At the non-profit organization I work at, Amazing Grace Counseling Outreach (AGCO), I was in charge of most of the money flow tracking. I had to do the bookkeeping, so I needed to make sure all the money was accounted for. When I was at school, I had 3 months of bookkeeping to keep track of, and often the information (which was in paper) was scattered and hard to find.

My idea was to write a program to keep track of the cash flow for the organization, and tailor it specifically for them. It would be an entrepreneurship thesis, which I could do independently of my co-op. I’m very excited about this idea, but there’s still a long way to go.

I have to pitch the idea to my adviser, convince the co-op people to let me to this thesis, write a proposal, not to mention a whole lot of other things that go with the process.

But if it could work, it would really work. It’s harder than a typical thesis, but if I could pull this off, with God’s help, then it would help AGCO a lot, not to mention me as well as a potential business idea.

There’s still a long way to go, and honestly I’m afraid, but also excited. Here’s to my potential new thesis!


Looking Back

Posted on Dec 6, 2015 ; related to Updates, Real life, School, Looking Back. Leave a comment?

So I have two more weeks of school term until I get to go to Thailand for break.

I’ve come so far I think! One year ago I was still kind of fucked up and very lonely because I was living alone and isolated in Milwaukee. I didn’t have anyone I could really call a friend until the last 2 months of my time in Milwaukee which was April. I was still not technically “clean” since I didn’t want to be. I was dissociating regularly and still reeling from being harassed during my first quarter. I was also living without my regular hearing aids since they were lost in the mail, but I did not know that then.

But the main thing was the loneliness. It was horrible. Even while I lived in the dorms, my social anxiety combined with my hearing loss and culture shock resulted in my not making many friends in freshman year. While other first year kids were already grouping up, I isolated myself in my room. I rarely kept my door open, and I felt like I had to be vigilant all the time.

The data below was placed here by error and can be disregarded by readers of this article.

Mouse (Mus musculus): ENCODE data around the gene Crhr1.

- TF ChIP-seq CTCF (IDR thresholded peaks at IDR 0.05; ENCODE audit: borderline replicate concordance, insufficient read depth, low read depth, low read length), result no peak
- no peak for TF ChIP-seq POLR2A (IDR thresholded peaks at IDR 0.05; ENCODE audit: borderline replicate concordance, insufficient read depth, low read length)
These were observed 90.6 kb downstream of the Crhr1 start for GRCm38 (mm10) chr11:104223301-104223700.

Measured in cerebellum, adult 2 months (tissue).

Although after I moved out from the dorms and got my apartment which was very nice, I was even more isolated. I went for days not talking to anyone. I remember one night where I just completely dissociated and spent the whole night just thinking about how lonely it was.

Even though I already was past the point of wanting to kill myself, I remember relapsing several times that first year. I had good grades and even pulled a 4.00 my second term and got a 3.93 GPA the end of my first year, but I was suffering.

But now to the good stuff.

After only 8 weeks at my new uni, I have what I could even call a friend group. People whom I study with, who I eat with, and who I laugh with. They might make me annoyed sometimes, but these people care about me, and I for them. Being with these people made me wonder how I ever made it without friends.

I’m 9 months clean today. I just finished my final project for computer science class. I might be pulling a 4.00 this term. I’m going to Thailand in two weeks.

I’m going through my first term again, but this time with friends there with me.

On Weight

Posted on Jul 2, 2015 ; related to Real life, Looking Back. Leave a comment?

Last month, after coming back from college, I had my yearly checkup. I had prepared myself to tell my doctor about my being transgender, about vaccines and about my weight. Before stepping on that scale in the doctor’s office, I didn’t weight myself for several months, since before I left for college.